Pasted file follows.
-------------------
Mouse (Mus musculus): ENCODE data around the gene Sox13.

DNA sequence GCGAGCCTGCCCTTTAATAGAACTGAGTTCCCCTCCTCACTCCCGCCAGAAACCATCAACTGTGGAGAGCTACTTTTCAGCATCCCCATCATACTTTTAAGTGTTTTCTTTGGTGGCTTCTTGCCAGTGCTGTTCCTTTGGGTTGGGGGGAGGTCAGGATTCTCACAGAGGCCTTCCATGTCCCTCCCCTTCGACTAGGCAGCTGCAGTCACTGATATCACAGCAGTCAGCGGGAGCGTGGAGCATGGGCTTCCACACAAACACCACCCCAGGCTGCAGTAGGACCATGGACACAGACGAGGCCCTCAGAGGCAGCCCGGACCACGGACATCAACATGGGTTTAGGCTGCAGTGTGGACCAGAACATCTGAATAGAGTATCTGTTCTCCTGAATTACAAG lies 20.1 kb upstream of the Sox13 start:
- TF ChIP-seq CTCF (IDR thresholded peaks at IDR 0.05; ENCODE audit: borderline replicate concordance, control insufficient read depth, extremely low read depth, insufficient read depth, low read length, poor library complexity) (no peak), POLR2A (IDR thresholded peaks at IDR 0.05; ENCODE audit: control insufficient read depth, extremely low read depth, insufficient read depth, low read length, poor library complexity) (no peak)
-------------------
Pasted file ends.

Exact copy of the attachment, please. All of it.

Mouse (Mus musculus): ENCODE data around the gene Sox13.

DNA sequence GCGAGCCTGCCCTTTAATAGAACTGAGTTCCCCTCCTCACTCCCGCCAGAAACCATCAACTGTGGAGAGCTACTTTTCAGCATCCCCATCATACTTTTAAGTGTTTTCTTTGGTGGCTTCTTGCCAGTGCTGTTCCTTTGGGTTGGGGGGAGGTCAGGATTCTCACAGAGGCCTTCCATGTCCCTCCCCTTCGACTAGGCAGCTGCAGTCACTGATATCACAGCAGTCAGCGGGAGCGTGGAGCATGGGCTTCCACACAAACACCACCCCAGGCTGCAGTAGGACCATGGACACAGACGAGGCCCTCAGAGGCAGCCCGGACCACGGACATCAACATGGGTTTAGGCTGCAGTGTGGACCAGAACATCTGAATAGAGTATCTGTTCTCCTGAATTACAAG lies 20.1 kb upstream of the Sox13 start:
- TF ChIP-seq CTCF (IDR thresholded peaks at IDR 0.05; ENCODE audit: borderline replicate concordance, control insufficient read depth, extremely low read depth, insufficient read depth, low read length, poor library complexity) (no peak), POLR2A (IDR thresholded peaks at IDR 0.05; ENCODE audit: control insufficient read depth, extremely low read depth, insufficient read depth, low read length, poor library complexity) (no peak)